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  1. 1
    046823

    The state of the world's children 1988.

    Grant JP

    Oxford, England, Oxford University Press, 1988. [9], 86 p.

    The 1988 UNICEF report on the world's children contains chapters describing the multi-sectorial alliance to support child health, the current emphasis on ORT and immunization, the effect of recession on vulnerable children, family rights to knowledge of basic health facts, and support for women in the developing world. Each chapter is illustrated by graphs. There are side panels on programs in specific countries, including Senegal, Syria, Colombia, Bangladesh, Turkey, India, Honduras, Japan and Southern Africa, and highlighted programs including immunization, AIDS, ORT, breast-feeding and tobacco as a test of health. The SAARC is a new regional organization of southern Asian countries committed to immunization and other health goals. Tables of health statistics of the world's nations, divided into 4 groups by "Under 5 Mortality Rate" present basic indicators, nutrition/malnutrition data, health information, education, literacy and media data, demographic indicators, economic indicators and data pertaining to women. The absolute numbers of child deaths had fallen to 16 million in 1980, from 25 million in 1950. Saving children's lives will not exacerbate the population problem because, realizing that their children will survive, families will have fewer children. Furthermore, the methods used to reduce mortality, such as breast feeding and empowerment of families to control their lives, are known to reduce fertility.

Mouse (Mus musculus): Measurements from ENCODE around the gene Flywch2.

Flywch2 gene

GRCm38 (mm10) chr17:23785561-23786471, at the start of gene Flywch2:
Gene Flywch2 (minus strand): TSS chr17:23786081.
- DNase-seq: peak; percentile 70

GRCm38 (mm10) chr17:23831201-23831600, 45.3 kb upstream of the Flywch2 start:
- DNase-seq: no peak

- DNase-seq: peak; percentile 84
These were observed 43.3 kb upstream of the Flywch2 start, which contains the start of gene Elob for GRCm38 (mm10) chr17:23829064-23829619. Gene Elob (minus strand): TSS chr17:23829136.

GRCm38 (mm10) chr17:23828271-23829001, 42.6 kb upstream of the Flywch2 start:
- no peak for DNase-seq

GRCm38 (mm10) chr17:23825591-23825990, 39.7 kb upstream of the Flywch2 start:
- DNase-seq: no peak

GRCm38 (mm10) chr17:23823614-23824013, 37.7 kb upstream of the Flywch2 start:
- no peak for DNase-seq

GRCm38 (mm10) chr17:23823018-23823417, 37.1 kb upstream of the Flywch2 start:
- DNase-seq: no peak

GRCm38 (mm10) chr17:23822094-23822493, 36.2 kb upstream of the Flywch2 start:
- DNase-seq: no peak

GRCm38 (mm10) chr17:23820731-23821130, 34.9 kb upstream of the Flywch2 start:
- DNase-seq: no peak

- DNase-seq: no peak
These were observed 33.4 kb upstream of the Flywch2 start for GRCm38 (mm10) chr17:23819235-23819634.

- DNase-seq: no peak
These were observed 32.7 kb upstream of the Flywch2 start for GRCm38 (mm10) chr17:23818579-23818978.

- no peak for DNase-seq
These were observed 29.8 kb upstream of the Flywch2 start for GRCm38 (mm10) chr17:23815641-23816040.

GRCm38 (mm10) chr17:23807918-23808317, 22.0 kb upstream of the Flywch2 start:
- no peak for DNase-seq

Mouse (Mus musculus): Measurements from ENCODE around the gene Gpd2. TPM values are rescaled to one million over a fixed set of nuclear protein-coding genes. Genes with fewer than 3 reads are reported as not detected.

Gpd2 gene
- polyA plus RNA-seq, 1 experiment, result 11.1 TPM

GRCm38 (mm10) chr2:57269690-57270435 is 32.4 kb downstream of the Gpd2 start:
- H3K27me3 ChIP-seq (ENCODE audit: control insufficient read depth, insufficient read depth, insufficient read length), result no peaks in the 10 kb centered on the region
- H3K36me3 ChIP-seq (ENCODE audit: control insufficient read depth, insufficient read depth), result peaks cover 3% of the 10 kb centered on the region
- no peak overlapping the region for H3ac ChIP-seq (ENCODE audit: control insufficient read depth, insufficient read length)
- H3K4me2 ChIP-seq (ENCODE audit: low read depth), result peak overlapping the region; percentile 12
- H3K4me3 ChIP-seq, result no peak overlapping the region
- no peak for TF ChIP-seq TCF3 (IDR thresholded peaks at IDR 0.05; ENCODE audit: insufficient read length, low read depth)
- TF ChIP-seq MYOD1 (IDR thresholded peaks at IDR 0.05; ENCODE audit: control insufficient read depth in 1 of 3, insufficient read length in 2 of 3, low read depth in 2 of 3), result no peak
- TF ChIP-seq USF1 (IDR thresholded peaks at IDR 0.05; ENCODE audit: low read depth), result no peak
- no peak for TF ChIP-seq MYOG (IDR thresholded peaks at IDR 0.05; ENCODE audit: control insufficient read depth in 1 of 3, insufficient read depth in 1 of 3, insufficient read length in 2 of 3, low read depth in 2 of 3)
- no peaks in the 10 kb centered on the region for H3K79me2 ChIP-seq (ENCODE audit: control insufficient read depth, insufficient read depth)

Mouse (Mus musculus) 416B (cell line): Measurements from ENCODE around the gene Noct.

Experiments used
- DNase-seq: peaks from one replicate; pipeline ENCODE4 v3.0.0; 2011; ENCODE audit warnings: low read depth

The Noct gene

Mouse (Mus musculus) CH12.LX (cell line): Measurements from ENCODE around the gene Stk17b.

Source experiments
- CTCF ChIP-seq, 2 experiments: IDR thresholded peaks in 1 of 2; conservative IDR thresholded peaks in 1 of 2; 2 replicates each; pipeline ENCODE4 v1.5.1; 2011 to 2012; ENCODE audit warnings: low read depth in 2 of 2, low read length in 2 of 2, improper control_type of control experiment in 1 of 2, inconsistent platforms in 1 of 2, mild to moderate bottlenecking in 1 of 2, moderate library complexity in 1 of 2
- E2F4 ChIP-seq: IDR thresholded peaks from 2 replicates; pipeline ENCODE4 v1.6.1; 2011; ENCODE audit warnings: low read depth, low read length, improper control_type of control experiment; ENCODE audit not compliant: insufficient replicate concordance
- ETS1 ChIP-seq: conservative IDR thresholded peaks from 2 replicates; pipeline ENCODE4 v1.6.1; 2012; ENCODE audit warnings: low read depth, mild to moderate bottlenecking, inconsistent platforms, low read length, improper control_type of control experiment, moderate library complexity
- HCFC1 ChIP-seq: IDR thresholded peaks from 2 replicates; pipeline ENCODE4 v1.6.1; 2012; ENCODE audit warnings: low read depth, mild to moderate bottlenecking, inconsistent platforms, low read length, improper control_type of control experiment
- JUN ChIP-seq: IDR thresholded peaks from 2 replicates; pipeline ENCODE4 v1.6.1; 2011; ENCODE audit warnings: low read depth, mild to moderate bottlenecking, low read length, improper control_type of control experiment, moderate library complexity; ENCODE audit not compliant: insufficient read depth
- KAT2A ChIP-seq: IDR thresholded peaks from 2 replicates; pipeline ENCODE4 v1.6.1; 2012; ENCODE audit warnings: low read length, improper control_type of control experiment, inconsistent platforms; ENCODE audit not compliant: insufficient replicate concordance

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  2. 2
    734924

    FAO's role in population programmes.

    Casley DJ

    In: International Planned Parenthood Federation. Indian Ocean Region. (IPPF/IOR). Population, development and the environment. Report of the proceedings, Bombay, December 9-15, 1972. Bombay, IPPF/IOR, (1973). p. 42-45

    In 1967 at the Fourteenth Session of the Food and Agricultural Organization's conference, the organization's involvement in population problems was recognized with the creation of a Program for Better Living. The Program's purpose is the promotion of development at the family level with population as an integral factor and with education as the main activity. During the late 1960's there was recognition that consideration of the problem of labor force requirements and labor utilization in the agricultural sector was needed along with study of the food demand and supply problem. Further development of the Food and Agricultural Organization's efforts in the population field include the population analysis component in research and advisory activities. Studies of these relationships are being conducted as a continuous activity under the organization's Regular Program for the Perspective Study of World Agricultural Development. A 2nd activity area in the population field is the development of the population motivation component using the organization's unique position of multiple contact points with the rural population. The Food and Agricultural Organization's policy does not advocate that agricultural workers become promoters of family planning or distributors of contraceptives. The role of the workers and that of the organization is the creation of a responsiveness among the rural population to the concern of the effect of family size distribution on their standard of living. If the Food and Agricultural Organization can assist in raising the standard of living and in promoting and encouraging the rural population to consider limiting the size of their families, it may prove to have more impact than its relatively low key position on family planning might suggest.
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